THE BOOK OF LISTS: The 10 Masters of spin

campaignlive.co.uk, Monday, 17 December 2001 12:00PM

1. "We are definitely not looking for another agency," a Benecol

spokeswoman crooned, in the week in which the company saw creds from

eight agencies. It later emerged that the account was staying with

Saatchis. Benecol claimed it had talked to agencies "only as part of a

regular benchmarking exercise". Work now airing (above) is by Miles

Calcraft Briginshaw Duffy. Interesting benchmarking.



2. "The river of new business never stops flowing," Andy Law crooned for

some unknown reason. Looking at St Luke's position on the new-business

performance league - bottom with minus £55.5 million in billings -

it seems the river was flowing out of, rather than in to, St Luke's

offices.



3. Bruce Haines, president of the IPA, was determined that the billings

nose-dive recorded on the front of Campaign in August was not evidence

of a recession. He said: "The first six months of 2000 were bumper

months. Growth rates were between 11 and 15 per cent year on year. Those

rates are clearly unsustainable. Going forward, growth rates are looking

more normal. This is a wholesale correction."



4. Trish Wadley, the former marketing director of The Independent, when

quizzed over whether she was reviewing the paper's advertising account

out of Euro RSCG Wnek Gosper, said exasperatedly: "I have gone on record

a number of times saying we are not looking for a new agency." The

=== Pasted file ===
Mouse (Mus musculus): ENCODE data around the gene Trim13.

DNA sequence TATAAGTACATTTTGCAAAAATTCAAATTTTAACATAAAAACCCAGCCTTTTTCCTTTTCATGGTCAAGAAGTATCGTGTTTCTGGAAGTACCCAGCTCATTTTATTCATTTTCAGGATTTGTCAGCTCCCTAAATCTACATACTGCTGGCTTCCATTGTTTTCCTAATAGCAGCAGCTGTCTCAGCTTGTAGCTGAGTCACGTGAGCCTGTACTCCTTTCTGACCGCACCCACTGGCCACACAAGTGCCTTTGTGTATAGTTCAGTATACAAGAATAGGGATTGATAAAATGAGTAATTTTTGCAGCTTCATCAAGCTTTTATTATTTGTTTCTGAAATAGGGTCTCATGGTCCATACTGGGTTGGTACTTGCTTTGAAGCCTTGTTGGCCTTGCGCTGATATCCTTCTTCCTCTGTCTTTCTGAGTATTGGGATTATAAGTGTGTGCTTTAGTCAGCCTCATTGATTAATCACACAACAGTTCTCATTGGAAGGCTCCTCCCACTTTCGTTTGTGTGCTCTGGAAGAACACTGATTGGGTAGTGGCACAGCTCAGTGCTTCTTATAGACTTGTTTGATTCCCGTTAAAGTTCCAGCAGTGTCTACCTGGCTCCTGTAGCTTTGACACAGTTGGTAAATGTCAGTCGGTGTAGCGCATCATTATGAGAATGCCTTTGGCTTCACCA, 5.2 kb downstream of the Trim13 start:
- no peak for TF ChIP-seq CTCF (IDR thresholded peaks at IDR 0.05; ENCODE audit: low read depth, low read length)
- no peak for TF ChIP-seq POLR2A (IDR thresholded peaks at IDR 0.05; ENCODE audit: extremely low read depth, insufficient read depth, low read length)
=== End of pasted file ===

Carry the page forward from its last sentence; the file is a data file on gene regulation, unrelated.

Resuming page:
Independent's account is currently residing with Walsh Trott Chick

Smith.



5. Andy Law (again) when Ikea put St Luke's on notice and decided

instead to use freelance creatives for its advertising. "It's been a

tremendous partnership for six years," he said. " We wish it the best of

luck." Such restraint.



6. Chris Arnold, the former integrated creative director of Saatchi &

Saatchi, denied that he was leaving the agency despite an insider

claiming "an amicable split". Arnold said: "I'm still here and there are

plenty of exciting things going on." He has since parted company with

the agency.



7. Trevor Beattie, when commenting on the departure of the TBWA/ London

senior creatives, Paul Belford and Nigel Roberts, managed to conceal a

nice little jibe in his parting complement to them - an example of

spinning at its best. "I wish them well because it is a big challenge,"

he said.



8. Jeremy Miles upheld his reputation for maintaining his smoother than

smooth composure no matter what happens. When Neil Dawson, a stakeholder

in Miles Calcraft Briginshaw Duffy, quit for TBWA/London, he said: "I'm

saddened that Neil is leaving, but he's going to a fantastic job in a

great agency."



9. In May the Department of Social Security claimed it had accidentally

underestimated its adspend by a whopping £7 million. The

Conservatives and Liberal Democrats were understandably doubtful as the

spend hike - to £18.4 million - came in the run-up to the general

election.



10. Chris Ingram once allegedly said that he would rather lick the floor

of an abattoir than be bought out by WPP. However, when the Tempus

chairman was faced this year with just such a reality, he managed to

respin his tune to say (rightly) that through the takeover, CIA and

Outrider have the opportunity to become truly global networks of real

scale. But how it must have hurt him to say it.



This article was first published on campaignlive.co.uk

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